NUEVO LAREDO — When masked gunmen attacked a house in the upscale Campestre neighborhood Thursday night, they fired rocket-propelled grenades and semi-automatic rifles.

When about 80 members of the city's brand new police force reported for duty last week, there weren't enough guns to go around. Officers had to share their weapons, turning their guns in after their shifts.

While rival drug lords fire with impunity — wherever it strikes their fancy it seems — the new police force is restricted for the time being to the city's central district.

"We're waiting for more personnel and armaments," said Jesus Muro Garcia, 29, commander of the municipal plaza substation. "Their weapons are a lot more powerful than anything we have."

Welcome to the streets of this Mexican border city, where an out-of-control turf war among drug cartels has left more than 100 dead this year, including almost a dozen police officers. And last month, the city's new police chief was killed six hours after assuming office. A new police chief, Omar Pimentel Zúñiga, since has been appointed.

The escalating violence apparently has proved too unsettling for U.S. Ambassador Tony Garza, who Friday, citing the "unusually advanced weaponry" used in the Thursday night attack, announced he was shutting the consulate for at least a week.

Since earlier this year, the State Department had issued a travel advisory warning Americans to take caution when traveling to the border region, specifically in Nuevo Laredo.

The advisory was extended recently.

By most accounts, the recent attack was particularly brazen. According to media reports, more than 1,000 rounds of ammunition were fired, turning quiet Mexicali Street in the tony Campestre neighborhood into a virtual war zone.

Using rocket-propelled grenades, assailants tore three big holes through the blue outer wall of a once-charming house. Windows a full block away were shattered. A 15-minute shootout ensued between those inside the house and the attackers.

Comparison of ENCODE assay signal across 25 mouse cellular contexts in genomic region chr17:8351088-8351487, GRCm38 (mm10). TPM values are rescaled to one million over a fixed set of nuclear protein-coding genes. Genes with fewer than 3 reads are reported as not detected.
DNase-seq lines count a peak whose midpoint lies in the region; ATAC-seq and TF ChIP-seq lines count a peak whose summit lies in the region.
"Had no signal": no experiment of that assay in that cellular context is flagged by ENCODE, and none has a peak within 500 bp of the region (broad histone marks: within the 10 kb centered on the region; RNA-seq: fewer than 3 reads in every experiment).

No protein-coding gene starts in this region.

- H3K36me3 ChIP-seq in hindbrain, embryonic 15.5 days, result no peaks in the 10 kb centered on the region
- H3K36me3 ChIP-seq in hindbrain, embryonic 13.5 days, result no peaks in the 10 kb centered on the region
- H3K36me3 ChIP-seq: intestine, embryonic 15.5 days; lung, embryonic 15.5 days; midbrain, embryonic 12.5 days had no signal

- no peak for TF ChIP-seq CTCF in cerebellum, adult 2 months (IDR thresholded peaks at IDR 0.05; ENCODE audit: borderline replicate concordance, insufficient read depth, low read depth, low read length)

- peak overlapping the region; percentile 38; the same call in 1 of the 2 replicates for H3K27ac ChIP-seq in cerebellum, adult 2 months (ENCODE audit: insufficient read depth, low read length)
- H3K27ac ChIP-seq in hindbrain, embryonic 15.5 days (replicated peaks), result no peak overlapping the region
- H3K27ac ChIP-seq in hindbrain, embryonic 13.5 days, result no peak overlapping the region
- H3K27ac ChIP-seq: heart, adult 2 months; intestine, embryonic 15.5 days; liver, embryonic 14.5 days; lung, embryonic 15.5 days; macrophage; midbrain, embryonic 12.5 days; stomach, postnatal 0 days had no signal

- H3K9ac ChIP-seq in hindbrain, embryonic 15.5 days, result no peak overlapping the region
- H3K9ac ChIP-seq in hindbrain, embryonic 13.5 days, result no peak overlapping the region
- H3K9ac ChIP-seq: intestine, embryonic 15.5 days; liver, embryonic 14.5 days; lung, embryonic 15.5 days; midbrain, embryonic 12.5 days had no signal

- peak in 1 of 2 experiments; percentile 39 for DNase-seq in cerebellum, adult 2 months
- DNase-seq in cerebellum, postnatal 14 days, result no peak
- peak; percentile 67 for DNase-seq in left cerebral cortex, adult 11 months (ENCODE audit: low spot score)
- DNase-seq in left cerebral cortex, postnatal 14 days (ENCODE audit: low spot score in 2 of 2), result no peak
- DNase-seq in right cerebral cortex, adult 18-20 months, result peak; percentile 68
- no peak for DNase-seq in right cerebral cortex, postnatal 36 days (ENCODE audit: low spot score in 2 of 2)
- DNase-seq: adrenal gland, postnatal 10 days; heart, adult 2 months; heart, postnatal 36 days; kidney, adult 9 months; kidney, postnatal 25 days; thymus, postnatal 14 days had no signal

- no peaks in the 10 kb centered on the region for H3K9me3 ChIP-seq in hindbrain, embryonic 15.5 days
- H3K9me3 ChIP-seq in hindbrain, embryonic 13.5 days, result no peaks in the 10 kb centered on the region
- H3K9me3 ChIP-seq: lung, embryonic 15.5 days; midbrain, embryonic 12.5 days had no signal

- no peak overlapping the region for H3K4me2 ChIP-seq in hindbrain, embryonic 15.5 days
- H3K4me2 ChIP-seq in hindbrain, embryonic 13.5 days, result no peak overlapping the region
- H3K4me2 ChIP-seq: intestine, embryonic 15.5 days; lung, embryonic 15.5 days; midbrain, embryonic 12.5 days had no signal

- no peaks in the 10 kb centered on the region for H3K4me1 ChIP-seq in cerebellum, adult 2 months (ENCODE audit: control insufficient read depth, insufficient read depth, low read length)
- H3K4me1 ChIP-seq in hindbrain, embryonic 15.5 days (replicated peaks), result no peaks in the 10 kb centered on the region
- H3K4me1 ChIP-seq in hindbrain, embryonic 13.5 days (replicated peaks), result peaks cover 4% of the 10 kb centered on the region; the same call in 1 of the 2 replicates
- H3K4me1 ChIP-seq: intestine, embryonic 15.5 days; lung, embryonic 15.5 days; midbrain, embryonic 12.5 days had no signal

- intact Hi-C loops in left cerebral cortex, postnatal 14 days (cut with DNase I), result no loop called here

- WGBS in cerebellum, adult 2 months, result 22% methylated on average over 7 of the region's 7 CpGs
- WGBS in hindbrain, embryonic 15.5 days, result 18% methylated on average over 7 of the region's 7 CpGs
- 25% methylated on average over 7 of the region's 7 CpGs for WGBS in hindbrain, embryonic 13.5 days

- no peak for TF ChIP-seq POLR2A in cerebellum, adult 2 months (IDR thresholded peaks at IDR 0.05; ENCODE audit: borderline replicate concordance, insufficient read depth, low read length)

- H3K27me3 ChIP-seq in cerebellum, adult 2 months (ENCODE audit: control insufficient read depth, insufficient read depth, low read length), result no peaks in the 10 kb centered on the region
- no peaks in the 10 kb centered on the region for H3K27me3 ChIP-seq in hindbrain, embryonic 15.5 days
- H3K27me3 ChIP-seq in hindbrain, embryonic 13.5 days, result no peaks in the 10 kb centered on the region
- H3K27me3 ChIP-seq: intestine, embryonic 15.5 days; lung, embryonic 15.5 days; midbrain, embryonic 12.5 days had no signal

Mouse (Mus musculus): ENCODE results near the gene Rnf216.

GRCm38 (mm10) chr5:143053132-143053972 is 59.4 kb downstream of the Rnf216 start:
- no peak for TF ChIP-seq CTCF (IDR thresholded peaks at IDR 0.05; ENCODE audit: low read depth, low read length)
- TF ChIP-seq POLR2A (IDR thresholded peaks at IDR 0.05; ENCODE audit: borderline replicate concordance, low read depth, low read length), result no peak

No one was believed killed in the battle, and no one has been arrested, though Muro said several people at the home may have been kidnapped. He did not know who lived there.

Rosa Estela Manzanales, 56, was sitting in her courtyard two doors down when the first of several explosions shattered the calm of a humid late July night.

"It was worse than a war," she said of the 8 p.m. attack.

"I thought it was only in movies, but right here," she said, pointing around her, "with our grandchildren and everything. I don't know how we are still alive."

She and 11 members of her family — children and grandchildren — dove for the concrete floor of their humble home that sits amid opulent houses. She and her family remained, trembling but quiet, until the last weapon had gone silent.

The police arrived afterward, she said, to mop up the mess.

Manzanales said she knew the family in the blue house only casually. They were recent arrivals to the neighborhood, renters she believed, who seemed pleasant and well adjusted.

She has come to accept that the violence now has spread to her quiet Mexicali Street, which was wilderness when her family settled it many decades ago. But things are different now.

"You go out, and you don't come back," she said.

In all, 460 city police officers have been cleared to return to work six weeks after 700 of them were yanked off the street in a massive anti-corruption probe.